Should I Earn a Masters Degree or an MBA?
Understand the difference between the two types of graduate business programs.
Earning a master's degree in business or a master's degree in business administration (MBA) may lead to the same careers, but both offer a different approach. A MBA program focuses on preparing students for a career in management by providing them with case studies that present real-life situations mangers encounter on a daily basis. Students following the other route are seeking to earn a master's degree in science, or MSc. This type of program is more academic in nature, focusing more on theory than practice.
To help you decide what type of program you should apply for, consider the experience you already have. If you have management experience, then you probably want to pursue a master's degree with a specialized major, such as accounting, finance or marketing. If you have plenty of business experience, but have never been a manager, then a MBA might be for you. Read on to learn more about each type of program so you can decide which is right for you.
To help you decide what type of program you should apply for, consider the experience you already have.
Required Experience for MBA and Master's Degree Programs
As many MBA programs require students to already have professional experience, if you are just getting out of college your best option might be to pursue a masters degree. This is not a cut and dry formula, as you may have gained significant business experience during your college career. If you are a recent college graduate, realistically assess your experience and abilities to decide which type of program would be best for you. Keep in mind, recent grads usually have a better chance of being accepted to a MSc program because often they do not have any work experience requirements.
Tuition of Master's Degree and MBA Programs
If cost of tuition is one of your main concerns, the MSc might be your best choice because it typically lasts for one year, as opposed to the two years it will take you to get your MBA. This means that you are paying for fewer class credits, textbooks and any other supplemental materials that may be required for your classes. A one-year commitment is also less taxing on your career, as you will only need to take one year off from the working world.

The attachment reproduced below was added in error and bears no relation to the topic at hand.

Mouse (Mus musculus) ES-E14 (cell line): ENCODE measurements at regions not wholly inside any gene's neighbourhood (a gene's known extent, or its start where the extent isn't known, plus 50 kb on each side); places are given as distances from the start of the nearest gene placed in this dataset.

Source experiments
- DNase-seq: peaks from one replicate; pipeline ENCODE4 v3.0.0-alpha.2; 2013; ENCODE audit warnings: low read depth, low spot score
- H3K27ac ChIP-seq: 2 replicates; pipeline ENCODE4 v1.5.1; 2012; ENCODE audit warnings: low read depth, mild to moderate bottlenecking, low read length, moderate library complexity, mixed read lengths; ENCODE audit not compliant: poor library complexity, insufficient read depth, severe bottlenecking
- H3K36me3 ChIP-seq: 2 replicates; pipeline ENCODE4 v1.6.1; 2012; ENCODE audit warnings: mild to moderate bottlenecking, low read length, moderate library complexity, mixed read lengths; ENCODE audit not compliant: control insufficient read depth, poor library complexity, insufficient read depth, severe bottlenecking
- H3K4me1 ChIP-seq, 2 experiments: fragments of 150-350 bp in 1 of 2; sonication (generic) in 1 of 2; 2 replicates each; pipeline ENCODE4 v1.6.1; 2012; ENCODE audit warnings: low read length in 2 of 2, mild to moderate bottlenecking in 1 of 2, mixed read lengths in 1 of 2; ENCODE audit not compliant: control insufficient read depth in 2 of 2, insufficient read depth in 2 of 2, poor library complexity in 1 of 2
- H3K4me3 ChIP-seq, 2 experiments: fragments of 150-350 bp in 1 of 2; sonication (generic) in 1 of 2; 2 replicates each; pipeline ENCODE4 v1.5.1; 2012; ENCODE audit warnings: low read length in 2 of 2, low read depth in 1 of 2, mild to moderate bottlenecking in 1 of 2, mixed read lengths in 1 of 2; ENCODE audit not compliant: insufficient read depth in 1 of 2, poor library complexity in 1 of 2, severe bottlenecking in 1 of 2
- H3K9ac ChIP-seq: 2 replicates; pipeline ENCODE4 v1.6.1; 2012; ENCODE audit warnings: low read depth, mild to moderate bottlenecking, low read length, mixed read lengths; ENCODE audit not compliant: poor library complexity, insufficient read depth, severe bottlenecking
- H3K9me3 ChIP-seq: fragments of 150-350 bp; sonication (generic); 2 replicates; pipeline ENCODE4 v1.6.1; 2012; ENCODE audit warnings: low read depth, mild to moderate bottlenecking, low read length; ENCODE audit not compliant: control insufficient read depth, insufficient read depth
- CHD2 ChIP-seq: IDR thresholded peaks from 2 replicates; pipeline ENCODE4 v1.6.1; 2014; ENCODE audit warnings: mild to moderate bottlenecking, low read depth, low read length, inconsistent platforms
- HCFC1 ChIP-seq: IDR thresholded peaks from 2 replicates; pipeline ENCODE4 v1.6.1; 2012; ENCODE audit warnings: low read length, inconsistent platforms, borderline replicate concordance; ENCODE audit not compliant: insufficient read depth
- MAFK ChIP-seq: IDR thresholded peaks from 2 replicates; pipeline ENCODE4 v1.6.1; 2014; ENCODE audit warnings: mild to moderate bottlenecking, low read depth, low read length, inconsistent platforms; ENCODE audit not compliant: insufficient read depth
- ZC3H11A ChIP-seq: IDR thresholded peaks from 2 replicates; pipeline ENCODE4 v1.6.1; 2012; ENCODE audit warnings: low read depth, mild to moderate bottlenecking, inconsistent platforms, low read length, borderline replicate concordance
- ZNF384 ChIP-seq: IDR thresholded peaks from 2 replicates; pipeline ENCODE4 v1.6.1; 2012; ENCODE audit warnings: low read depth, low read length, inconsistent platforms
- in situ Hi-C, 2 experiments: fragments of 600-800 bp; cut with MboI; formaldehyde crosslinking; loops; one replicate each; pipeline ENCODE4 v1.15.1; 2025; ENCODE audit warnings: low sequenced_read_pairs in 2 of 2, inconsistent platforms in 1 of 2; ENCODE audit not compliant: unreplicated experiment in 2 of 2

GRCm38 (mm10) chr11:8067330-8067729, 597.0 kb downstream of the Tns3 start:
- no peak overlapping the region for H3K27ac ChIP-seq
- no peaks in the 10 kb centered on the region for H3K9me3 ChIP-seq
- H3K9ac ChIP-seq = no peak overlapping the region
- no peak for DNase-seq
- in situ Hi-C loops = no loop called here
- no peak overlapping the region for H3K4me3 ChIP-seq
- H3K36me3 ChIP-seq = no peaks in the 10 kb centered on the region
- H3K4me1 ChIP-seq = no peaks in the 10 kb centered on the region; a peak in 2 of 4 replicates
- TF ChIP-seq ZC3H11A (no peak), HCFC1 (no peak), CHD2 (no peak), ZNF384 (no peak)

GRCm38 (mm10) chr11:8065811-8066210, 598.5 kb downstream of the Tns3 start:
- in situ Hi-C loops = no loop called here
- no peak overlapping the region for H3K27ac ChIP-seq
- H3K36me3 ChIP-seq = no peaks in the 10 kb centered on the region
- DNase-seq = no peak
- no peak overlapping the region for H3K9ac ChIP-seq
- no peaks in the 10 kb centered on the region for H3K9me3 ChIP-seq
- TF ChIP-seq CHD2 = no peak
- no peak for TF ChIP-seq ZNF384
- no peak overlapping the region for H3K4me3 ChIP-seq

Earn Dual Master's Degrees
Have you considered getting both degrees? Some graduate schools, such as the Carroll School of Management at Boston College, offer students the option of getting a dual degree. If you have some business experience, earning dual degrees may help you by providing you with more job prospects upon graduation. Recruiters are usually looking for people with specific skill sets that can be easily proven with dual degrees on your resume.
Earning a dual master's degree is a greater investment all around. It’s going to cost you more money, take longer and be more academically rigorous. However, the investment makes sense if you have a specific career goal in mind. This is especially true if that goal is unrelated to the normal MBA track, such as enrolling in a dual masters degree in health administration and MBA program.
Other Master's Degrees to Pursue Besides an MBA
Before finalizing your decision as to which type of master's degree you are going to pursue, take a look some of your options for a master's degree. Remember, these degrees are academically rigorous, and are much more specialized than the one-size-fits-all approach of an MBA.
- Master's of Human Resources Management
- Master's of Accounting
- Master's of Financial Planning and Services
- Master's of Marketing
- Master's of Health Services Administration
- Master's of Educational Administration and Supervision
- Master's of Public Administration
- Master's of Management Information Systems
- Master's of Healthcare Administration
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